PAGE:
Hamlet: Globe to Globe

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                                                                                                                                                                               In 2012, Globe Theatre’s artistic director Dominic Dromgoole and his team came up with “a daft idea:” celebrate the 450th anniversary of Shakespeare’s birth by taking Hamlet on a two-year tour of 197 countries. In Hamlet: Globe to Globe, Dromgoole explains how the concept took shape, the logistics that were involved, and how a centuries-old play resonated with audiences around the world.


On the 450th anniversary of Shakespeare’s birth--April 23, 2014--twelve actors and four stage managers began their global trek at a breakneck speed. Flying into a new country, setting up, performing, dismantling, and moving on for nearly two years testified to the actors’ stamina and perseverance. Plenty could have easily derailed this undertaking as well: an attack of Montezuma’s revenge in Mexico City, for example, nearly ended them.


Hamlet possess the breathless quality of an early 20th-century travelogue. At times, the pace is frenzied, but that is partly due to the subject matter, in a sense recreating what the Globe actors must have felt during two years performing on the road. Anecdotes of kicking back (time permitting) at various tour stops provide moments of levity and respite.


How did performing Hamlet throughout the world connect disparate audiences to Shakespeare’s most powerful tragedy? Dromgoole answers this in fits and spurts--when the troupe arrives in Saudi Arabia, he remarks on the large number of students attending the performance, recalling that Hamlet was also a student on leave from his studies in Wittenberg. It is unclear whether the rousing reception at curtain call was because the Saudi students made that connection or because they simply enjoyed the performance. Later, Dromgoole encounters students in a piazza, where he learns that Hamlet’s disobedience thrilled them most. This is an unusual but informative interaction, and more such stories would have provided greater insight.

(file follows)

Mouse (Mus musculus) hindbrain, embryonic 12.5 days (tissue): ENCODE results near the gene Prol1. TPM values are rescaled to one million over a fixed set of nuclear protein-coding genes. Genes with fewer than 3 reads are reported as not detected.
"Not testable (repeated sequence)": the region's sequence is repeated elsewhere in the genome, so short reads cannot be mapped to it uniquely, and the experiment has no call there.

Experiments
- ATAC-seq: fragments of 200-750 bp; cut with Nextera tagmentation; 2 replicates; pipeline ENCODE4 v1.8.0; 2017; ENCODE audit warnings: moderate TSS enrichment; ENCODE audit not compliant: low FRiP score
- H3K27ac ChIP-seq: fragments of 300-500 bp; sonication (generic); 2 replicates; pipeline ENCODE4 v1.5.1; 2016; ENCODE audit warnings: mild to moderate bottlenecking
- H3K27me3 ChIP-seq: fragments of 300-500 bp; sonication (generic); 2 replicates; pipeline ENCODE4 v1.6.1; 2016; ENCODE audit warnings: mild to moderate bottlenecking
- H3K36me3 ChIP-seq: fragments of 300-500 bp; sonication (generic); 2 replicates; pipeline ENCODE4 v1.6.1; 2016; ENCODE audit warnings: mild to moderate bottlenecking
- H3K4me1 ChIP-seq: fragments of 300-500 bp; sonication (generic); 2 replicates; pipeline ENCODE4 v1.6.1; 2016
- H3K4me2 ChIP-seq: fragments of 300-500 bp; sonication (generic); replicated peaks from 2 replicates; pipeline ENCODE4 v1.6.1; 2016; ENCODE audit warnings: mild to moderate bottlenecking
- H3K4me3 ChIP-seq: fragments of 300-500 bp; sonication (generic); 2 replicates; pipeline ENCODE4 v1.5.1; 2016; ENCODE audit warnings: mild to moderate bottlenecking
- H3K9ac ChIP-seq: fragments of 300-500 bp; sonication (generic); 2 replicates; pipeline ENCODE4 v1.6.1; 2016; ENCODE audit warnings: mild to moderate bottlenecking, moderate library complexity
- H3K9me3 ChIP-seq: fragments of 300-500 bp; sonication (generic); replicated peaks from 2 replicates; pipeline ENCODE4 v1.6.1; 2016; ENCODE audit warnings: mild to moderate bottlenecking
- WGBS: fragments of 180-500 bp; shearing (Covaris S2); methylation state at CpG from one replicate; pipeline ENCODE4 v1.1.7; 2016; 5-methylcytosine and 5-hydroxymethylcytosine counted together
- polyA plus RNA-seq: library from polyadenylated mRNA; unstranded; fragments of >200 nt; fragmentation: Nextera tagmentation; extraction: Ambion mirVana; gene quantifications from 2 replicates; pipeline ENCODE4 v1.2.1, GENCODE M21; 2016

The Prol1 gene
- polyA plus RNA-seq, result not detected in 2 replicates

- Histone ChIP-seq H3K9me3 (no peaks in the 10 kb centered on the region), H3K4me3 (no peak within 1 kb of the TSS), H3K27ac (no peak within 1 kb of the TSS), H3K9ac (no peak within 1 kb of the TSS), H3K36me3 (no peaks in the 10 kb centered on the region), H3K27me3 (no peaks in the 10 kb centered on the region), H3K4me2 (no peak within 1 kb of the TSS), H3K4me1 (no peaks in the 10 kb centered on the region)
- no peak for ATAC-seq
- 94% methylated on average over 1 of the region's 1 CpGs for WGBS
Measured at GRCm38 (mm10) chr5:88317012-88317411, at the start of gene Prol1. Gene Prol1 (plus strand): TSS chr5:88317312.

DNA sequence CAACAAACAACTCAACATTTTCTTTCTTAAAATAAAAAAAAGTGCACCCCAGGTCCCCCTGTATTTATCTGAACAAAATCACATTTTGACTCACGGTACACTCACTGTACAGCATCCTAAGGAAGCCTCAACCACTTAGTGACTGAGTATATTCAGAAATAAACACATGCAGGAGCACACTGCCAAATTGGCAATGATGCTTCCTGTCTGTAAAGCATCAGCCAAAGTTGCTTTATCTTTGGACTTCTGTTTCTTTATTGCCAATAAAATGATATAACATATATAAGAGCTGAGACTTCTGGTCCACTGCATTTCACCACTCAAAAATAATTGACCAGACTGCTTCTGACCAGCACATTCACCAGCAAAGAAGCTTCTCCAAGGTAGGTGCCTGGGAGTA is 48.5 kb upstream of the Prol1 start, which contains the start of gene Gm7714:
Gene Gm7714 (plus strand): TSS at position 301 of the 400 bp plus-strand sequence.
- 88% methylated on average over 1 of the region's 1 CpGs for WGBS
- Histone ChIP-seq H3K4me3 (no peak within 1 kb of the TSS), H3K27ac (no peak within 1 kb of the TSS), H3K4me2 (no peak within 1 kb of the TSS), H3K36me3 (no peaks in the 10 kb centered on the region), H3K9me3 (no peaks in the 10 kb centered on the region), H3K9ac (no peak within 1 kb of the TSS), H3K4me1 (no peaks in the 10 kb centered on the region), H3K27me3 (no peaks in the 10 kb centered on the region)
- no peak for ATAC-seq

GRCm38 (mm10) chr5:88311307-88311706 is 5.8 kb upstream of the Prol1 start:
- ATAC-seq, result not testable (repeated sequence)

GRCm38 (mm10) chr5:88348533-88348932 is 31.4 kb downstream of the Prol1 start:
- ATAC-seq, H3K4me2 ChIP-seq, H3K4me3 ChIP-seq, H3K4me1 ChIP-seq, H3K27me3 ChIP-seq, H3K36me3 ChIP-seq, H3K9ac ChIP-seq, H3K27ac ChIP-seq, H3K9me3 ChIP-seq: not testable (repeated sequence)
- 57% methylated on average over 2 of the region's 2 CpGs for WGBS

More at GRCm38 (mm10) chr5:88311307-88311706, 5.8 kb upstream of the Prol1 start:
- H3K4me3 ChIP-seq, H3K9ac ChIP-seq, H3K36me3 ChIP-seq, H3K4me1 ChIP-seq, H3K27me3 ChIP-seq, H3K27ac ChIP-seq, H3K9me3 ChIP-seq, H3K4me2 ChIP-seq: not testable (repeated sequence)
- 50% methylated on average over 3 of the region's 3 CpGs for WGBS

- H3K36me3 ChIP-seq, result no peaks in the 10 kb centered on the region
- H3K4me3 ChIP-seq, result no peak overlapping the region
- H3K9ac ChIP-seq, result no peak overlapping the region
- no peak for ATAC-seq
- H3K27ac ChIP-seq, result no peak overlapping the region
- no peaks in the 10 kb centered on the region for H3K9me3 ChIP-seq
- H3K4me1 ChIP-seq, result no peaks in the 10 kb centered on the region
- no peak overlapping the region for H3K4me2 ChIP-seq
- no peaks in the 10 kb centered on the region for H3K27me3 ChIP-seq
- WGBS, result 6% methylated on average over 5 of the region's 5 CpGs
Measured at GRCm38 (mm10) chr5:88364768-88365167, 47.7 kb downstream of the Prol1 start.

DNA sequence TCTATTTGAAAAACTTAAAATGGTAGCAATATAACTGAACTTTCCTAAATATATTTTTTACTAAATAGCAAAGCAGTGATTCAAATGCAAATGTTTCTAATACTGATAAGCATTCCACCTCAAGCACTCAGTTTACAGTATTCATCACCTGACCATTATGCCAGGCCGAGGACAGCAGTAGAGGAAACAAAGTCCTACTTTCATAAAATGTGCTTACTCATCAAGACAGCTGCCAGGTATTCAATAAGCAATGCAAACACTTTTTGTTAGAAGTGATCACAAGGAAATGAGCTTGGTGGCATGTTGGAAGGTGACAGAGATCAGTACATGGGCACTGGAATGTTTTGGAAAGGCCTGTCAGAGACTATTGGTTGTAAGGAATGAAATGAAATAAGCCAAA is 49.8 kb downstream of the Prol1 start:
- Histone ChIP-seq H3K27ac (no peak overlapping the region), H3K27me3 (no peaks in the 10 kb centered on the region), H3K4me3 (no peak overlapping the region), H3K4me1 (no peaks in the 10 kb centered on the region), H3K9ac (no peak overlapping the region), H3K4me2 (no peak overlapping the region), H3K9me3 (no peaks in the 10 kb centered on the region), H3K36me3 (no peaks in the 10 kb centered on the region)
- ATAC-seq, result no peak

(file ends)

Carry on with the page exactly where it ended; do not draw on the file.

The troupe’s visit to a refugee camp on the Syrian-Jordanian border in October 2015 received much publicity, and Dromgoole’s descriptions of the conditions are powerful. But there’s no sense of whether the performance left any impact on the refugees. The audience “squawked with an awkward excitement” when Hamlet tussles with Ophelia, but there’s no sense of what that squawking meant. Did the Syrians connect with a play performed in a language they may not have understood? If so, what did they feel? That is the tantalizing question.


A few sections discuss the complications surrounding comprehension--a production in Mexico City relies on a less-than-reliable local translator--and it would have been interesting to learn how, if at all, the play was translated to non-English speaking audiences.


What’s the takeaway? The author’s love for Shakespeare is paramount, and his discussions on the minutiae of the tragedy would be valuable to any student of the Bard. While recounting a most admirable endeavor--bringing “Hamlet” to the world--Hamlet: Globe to Globe reaffirms that Shakespeare’s understanding of human nature is universally timeless and needs no translation.

                                                                                                                                                                            

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Hamlet and Laertes face off in the final duel in Odeon Amphitheatre, Amman, Jordan. Credit: Sarah Lee

                                                                                                                                                                              

Hamlet: Globe to Globe, by Dominic Dromgoole; Grove Press, $27.00, 390 pages.

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